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Article
Publication date: 19 February 2020

Oyakhilome Ibhagui

The threshold regression framework is used to examine the effect of foreign direct investment on growth in Sub-Saharan Africa (SSA). The growth literature is awash with…

Abstract

Purpose

The threshold regression framework is used to examine the effect of foreign direct investment on growth in Sub-Saharan Africa (SSA). The growth literature is awash with divergent evidence on the role of foreign direct investment (FDI) on economic growth. Although the FDI–growth nexus has been studied in diverse ways, very few studies have examined the relationship within the framework of threshold analysis. Furthermore, even where this framework has been adopted, none of the previous studies has comprehensively examined the FDI–growth nexus in the broader SSA. In this paper, within the standard panel and threshold regression framework, the problem of determining the growth impact of FDI is revisited.

Design/methodology/approach

Six variables are used as thresholds – inflation, initial income, population growth, trade openness, financial market development and human capital, and the analysis is based on a large panel data set that comprises 45 SSA countries for the years 1985–2013.

Findings

The results of this study show that the direct impact of FDI on growth is largely ambiguous and inconsistent. However, under the threshold analysis, it is evident that FDI accelerates economic growth when SSA countries have achieved certain threshold levels of inflation, population growth and financial markets development. This evidence is largely invariant qualitatively and is robust to different empirical specifications. FDI enhances growth in SSA when inflation and private sector credit are below their threshold levels while human capital and population growth are above their threshold levels.

Originality/value

The contribution of this paper is twofold. First, the paper streamlines the threshold analysis of FDI–growth nexus to focus on countries in SSA – previous studies on FDI-growth nexus in SSA are country-specific and time series–based (see Tshepo, 2014; Raheem and Oyınlola, 2013 and Bende-Nabende, 2002). This paper provides a panel analysis and considers a broader set of up to 45 SSA countries. Such a broad set of SSA countries had never been considered in the literature. Second, the paper expands on available threshold variables to include two new important macroeconomic variables, population growth and inflation which, though are important absorptive capacities but, until now, had not been used as thresholds in the FDI–growth literature. The rationale for including these variables as thresholds stems from the evidence of an empirical relationship between population growth and economic growth, see Darrat and Al-Yousif (1999), and between inflation and economic growth, see Kremer et al. (2013).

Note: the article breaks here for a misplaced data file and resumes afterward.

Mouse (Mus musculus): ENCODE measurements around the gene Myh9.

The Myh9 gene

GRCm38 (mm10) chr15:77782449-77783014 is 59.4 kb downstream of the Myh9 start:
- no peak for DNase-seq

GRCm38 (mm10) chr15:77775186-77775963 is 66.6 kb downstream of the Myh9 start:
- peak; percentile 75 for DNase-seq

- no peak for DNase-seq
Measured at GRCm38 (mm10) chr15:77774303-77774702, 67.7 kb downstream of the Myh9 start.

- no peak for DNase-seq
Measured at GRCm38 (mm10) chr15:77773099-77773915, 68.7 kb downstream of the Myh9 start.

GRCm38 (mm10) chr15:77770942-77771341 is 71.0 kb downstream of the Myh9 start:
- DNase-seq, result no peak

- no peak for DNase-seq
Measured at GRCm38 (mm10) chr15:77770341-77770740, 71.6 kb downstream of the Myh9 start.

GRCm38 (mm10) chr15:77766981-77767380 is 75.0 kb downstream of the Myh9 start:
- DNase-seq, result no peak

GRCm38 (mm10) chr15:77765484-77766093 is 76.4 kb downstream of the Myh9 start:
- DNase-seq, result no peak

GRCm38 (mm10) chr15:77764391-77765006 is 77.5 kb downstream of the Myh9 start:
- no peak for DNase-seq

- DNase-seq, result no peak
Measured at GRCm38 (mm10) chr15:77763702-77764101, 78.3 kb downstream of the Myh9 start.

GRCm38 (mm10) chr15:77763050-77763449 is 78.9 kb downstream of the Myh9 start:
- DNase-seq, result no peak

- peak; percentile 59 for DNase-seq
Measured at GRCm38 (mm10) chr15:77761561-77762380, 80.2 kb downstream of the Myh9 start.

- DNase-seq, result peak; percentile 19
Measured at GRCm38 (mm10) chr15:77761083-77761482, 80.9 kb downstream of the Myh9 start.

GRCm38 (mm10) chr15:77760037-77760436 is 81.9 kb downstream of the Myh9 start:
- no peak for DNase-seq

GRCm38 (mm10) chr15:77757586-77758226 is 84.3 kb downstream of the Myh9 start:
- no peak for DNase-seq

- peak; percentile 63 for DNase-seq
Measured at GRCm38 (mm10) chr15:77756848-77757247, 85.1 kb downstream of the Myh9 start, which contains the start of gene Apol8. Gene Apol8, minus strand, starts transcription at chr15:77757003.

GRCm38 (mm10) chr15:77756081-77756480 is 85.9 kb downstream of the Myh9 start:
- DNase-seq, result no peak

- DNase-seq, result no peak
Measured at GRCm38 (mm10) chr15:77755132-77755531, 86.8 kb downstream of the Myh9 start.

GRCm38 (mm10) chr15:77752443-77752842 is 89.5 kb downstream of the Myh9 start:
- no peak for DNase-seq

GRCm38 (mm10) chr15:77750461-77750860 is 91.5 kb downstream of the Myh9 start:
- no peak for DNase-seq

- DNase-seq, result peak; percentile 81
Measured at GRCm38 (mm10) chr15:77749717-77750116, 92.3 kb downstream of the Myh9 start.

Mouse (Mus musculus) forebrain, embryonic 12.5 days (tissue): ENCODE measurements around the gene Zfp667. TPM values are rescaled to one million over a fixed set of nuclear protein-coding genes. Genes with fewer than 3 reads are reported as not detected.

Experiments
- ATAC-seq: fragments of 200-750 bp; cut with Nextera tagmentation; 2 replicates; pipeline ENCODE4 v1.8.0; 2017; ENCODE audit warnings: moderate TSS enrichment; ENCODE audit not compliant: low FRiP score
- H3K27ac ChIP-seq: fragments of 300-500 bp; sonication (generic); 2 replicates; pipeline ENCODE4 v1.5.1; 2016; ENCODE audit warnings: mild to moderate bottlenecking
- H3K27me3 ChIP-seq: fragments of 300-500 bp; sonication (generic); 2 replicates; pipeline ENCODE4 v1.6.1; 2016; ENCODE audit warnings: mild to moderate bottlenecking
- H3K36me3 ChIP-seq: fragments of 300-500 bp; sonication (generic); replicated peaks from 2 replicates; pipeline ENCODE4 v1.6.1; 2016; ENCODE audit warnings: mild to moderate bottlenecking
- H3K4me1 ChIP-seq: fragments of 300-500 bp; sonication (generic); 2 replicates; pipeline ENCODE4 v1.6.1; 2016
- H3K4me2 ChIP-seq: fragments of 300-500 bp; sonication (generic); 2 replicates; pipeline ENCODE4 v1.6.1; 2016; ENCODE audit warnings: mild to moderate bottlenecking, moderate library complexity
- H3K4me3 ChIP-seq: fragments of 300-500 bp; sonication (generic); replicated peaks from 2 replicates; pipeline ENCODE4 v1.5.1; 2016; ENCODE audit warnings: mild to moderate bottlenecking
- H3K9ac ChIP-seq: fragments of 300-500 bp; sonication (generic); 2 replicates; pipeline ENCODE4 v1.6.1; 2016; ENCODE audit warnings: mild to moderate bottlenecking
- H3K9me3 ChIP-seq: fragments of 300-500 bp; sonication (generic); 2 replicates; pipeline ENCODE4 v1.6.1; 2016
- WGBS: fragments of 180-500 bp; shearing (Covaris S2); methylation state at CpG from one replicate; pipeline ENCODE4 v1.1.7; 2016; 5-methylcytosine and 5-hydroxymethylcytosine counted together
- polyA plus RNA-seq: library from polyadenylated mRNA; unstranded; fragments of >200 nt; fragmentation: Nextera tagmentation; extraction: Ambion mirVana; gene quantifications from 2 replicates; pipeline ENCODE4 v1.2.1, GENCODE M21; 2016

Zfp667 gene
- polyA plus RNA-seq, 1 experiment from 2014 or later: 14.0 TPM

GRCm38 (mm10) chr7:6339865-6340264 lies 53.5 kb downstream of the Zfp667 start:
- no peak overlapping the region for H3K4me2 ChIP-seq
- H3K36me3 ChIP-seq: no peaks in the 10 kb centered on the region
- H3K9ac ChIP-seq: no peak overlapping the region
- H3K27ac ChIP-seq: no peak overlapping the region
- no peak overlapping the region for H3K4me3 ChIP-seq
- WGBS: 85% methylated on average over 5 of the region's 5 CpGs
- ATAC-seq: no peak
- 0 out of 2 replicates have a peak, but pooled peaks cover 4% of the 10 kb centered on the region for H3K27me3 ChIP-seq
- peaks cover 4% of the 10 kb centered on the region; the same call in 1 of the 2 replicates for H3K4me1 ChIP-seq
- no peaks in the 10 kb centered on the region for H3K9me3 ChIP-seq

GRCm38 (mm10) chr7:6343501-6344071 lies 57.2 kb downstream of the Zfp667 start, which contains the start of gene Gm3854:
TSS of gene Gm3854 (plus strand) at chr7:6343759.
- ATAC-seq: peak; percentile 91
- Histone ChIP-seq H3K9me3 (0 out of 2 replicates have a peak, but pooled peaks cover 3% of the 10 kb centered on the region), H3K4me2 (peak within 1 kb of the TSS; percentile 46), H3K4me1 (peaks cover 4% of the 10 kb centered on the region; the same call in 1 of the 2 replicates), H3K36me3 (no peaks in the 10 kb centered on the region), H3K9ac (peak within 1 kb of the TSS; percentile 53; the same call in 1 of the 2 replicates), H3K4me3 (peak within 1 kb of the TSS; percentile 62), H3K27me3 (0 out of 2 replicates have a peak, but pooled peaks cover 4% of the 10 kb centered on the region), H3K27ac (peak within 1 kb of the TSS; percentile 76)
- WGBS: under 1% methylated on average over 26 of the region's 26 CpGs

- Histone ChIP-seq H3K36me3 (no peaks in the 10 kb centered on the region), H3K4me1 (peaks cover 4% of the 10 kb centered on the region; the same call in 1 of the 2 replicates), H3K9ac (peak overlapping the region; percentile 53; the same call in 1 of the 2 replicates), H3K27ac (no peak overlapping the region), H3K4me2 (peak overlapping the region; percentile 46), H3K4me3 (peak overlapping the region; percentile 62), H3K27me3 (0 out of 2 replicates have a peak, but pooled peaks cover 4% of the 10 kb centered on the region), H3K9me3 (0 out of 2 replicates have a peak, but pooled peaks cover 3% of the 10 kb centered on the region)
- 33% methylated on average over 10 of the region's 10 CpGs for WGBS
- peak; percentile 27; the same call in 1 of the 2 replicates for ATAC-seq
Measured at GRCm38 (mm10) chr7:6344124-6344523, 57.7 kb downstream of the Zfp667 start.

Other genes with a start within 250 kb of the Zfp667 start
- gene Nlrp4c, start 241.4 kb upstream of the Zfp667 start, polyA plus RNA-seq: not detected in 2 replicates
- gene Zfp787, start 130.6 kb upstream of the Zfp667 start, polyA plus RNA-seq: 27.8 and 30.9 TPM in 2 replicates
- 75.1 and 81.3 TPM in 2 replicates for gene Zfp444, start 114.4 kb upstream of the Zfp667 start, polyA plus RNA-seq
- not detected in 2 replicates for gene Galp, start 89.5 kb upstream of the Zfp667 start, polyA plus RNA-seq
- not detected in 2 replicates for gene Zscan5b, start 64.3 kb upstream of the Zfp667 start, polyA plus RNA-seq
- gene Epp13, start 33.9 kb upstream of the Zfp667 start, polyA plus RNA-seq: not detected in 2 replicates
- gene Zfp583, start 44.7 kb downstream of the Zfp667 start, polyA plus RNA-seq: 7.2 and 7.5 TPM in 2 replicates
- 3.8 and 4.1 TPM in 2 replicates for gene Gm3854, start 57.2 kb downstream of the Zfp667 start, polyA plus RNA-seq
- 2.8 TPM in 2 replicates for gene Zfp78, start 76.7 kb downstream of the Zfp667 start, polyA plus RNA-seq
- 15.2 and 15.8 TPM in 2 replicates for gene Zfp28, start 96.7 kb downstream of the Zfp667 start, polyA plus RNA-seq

Details

Journal of Economic Studies, vol. 47 no. 1
Type: Research Article
ISSN: 0144-3585

Keywords

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Article
Publication date: 5 May 2020

Arcade Ndoricimpa

The purpose of this study is to seek to re-examine the threshold effects of public debt on economic growth in Africa.

Abstract

Purpose

The purpose of this study is to seek to re-examine the threshold effects of public debt on economic growth in Africa.

Design/methodology/approach

This study applies panel smooth transition regression approach advanced by González et al. (2017). The method allows for both heterogeneity as well as a smooth change of regression coefficients from one regime to another.

Findings

A debt threshold in the range of 62–66% is estimated for the whole sample. Low debt is found to be growth neutral but higher public debt is growth detrimental. For middle-income and resource-intensive countries, a debt threshold in the range of 58–63% is estimated. As part of robustness checks, a dynamic panel threshold model was also applied to deal with the endogeneity of debt, and a much higher debt threshold was estimated, at 74.3%. While low public debt is found to be either growth neutral or growth enhancing, high public debt is consistently detrimental to growth.

Research limitations/implications

The findings of this study show that there is no single debt threshold applicable to all African countries, and confirm that the debt threshold level is sensitive to modeling choices. While further analysis is still needed to suggest a policy, the findings of this study show that high debt is detrimental to growth.

Originality/value

The novelty of this study is twofold. Contrary to previous studies on Africa, this study applies a different estimation technique which allows for heterogeneity and a smooth change of regression coefficients from one regime to another. Another novelty distinct from the previous studies is that, for robustness checks, this study divides the sample into low- and middle-income countries, and into resource- and nonresource intensive countries, as debt experience can differ among country groups. Further, as part of robustness checks, another estimation method is also applied in which the threshold variable (debt) is allowed to be endogenous.

Details

Journal of Economics and Development, vol. 22 no. 2
Type: Research Article
ISSN: 1859-0020

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Article
Publication date: 25 May 2020

Sachin Gupta and Anurag Saxena